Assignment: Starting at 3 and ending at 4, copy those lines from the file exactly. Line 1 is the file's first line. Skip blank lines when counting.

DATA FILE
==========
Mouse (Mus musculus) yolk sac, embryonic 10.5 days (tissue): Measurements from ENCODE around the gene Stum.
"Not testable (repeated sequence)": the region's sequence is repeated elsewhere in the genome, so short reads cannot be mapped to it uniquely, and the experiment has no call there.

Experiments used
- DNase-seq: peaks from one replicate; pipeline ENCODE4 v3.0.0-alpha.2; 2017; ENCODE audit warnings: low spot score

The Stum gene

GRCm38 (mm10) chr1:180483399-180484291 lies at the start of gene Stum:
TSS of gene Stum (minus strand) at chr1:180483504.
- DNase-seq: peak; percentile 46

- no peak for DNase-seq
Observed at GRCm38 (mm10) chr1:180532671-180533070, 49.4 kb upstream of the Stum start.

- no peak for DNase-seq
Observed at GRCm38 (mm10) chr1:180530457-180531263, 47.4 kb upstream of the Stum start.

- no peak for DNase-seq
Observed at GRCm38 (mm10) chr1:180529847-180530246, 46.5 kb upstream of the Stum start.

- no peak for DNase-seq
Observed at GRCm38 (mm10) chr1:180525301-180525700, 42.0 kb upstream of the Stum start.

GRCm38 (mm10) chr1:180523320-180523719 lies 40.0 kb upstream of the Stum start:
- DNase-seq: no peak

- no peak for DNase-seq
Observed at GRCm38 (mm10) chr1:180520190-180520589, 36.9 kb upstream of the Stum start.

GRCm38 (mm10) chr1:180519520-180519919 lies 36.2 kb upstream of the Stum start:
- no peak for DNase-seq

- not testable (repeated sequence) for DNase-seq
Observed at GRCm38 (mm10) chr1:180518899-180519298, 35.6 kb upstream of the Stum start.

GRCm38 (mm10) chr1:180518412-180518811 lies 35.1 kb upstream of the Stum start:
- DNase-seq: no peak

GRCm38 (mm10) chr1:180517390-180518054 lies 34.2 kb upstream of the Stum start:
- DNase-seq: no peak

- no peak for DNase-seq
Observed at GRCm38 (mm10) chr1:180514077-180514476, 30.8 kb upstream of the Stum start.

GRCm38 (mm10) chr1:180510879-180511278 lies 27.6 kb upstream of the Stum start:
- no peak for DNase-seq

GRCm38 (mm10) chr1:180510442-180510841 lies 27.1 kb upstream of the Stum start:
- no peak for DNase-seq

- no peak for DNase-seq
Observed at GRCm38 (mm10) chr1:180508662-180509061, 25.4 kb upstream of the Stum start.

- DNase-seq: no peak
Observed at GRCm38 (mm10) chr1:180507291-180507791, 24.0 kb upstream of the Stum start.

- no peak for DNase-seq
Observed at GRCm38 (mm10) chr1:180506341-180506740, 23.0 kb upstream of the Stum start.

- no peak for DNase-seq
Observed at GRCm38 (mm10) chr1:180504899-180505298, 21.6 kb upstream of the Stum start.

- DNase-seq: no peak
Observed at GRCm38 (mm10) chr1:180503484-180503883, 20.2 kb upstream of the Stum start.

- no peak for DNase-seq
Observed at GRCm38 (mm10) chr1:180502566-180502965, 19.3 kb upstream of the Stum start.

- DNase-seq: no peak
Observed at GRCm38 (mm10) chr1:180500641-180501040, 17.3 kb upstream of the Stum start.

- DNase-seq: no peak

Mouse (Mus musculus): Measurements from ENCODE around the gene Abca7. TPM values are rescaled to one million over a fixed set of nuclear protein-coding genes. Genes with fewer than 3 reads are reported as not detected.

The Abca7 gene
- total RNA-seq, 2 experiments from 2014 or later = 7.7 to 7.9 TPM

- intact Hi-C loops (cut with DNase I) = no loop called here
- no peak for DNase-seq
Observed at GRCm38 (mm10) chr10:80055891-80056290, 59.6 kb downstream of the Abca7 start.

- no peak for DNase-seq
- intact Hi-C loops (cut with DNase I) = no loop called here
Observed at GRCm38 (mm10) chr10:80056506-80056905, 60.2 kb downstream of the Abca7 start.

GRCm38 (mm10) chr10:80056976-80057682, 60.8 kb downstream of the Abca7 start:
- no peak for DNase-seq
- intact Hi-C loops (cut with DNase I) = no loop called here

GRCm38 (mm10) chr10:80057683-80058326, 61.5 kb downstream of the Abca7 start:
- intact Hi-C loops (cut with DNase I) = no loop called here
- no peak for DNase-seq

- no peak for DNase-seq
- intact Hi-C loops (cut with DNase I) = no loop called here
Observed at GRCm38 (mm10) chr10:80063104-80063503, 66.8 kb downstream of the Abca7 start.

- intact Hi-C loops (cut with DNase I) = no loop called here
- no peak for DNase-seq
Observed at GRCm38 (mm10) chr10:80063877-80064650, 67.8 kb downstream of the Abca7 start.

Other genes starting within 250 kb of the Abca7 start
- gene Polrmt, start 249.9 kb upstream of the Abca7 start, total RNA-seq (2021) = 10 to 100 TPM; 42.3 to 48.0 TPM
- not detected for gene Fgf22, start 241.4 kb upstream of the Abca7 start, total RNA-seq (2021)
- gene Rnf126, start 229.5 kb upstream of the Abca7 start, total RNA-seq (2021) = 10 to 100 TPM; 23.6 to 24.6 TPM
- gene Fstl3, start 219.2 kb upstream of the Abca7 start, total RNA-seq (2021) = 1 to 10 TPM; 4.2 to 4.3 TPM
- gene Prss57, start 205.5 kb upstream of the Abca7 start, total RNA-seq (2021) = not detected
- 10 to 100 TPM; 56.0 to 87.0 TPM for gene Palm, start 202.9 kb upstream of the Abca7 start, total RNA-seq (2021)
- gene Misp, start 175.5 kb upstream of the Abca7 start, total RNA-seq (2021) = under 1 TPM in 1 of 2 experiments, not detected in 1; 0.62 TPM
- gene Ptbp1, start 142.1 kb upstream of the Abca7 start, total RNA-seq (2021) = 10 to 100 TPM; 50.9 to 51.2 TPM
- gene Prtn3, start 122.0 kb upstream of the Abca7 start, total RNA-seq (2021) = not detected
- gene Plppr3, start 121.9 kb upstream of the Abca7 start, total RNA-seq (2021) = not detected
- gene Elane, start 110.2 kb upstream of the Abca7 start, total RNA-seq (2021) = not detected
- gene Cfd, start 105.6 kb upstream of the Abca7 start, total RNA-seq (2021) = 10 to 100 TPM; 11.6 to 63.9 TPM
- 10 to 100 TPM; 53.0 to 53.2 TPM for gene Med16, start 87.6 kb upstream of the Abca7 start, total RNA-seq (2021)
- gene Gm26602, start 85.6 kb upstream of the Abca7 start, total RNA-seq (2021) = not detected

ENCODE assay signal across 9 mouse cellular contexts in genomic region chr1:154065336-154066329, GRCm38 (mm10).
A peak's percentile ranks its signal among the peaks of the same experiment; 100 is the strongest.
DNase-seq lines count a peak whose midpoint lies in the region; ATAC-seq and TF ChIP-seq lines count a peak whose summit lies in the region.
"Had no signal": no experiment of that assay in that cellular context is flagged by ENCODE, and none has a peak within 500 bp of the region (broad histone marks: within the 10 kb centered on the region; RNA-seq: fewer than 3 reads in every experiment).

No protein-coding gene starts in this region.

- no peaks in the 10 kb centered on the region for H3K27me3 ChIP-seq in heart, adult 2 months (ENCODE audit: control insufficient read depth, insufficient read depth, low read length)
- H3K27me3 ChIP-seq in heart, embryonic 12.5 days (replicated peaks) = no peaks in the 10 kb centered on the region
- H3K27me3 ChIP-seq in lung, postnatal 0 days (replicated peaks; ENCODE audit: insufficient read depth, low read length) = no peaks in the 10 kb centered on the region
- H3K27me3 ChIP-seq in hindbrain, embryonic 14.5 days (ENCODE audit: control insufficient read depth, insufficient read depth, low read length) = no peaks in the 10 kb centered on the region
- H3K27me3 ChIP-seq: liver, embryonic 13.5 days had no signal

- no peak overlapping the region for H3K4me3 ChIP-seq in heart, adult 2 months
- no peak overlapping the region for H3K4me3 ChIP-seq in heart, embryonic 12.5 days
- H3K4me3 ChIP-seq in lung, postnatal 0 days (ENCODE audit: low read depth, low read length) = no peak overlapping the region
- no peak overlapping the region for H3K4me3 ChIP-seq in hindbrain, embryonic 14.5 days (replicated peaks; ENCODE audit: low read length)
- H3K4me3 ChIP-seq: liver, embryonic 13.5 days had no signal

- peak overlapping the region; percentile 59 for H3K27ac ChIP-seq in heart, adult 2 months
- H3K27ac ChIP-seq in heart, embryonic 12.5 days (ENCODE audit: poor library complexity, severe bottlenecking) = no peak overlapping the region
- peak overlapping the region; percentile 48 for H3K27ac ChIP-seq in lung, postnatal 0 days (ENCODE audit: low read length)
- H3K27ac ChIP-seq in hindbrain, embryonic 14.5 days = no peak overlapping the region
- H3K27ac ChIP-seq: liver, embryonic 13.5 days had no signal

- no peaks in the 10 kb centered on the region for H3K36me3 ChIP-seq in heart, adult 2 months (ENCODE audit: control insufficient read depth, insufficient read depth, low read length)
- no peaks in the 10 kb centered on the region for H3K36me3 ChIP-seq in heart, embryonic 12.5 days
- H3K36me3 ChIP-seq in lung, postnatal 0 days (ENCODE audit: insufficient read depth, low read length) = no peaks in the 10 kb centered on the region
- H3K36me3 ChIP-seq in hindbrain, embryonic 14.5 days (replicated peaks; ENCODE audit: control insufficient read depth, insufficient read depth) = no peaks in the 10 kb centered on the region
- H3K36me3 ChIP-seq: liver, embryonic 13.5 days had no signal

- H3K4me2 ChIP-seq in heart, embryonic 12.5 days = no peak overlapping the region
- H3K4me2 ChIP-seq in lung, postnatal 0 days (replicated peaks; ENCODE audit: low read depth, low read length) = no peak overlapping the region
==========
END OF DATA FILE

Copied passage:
Experiments used
- DNase-seq: peaks from one replicate; pipeline ENCODE4 v3.0.0-alpha.2; 2017; ENCODE audit warnings: low spot score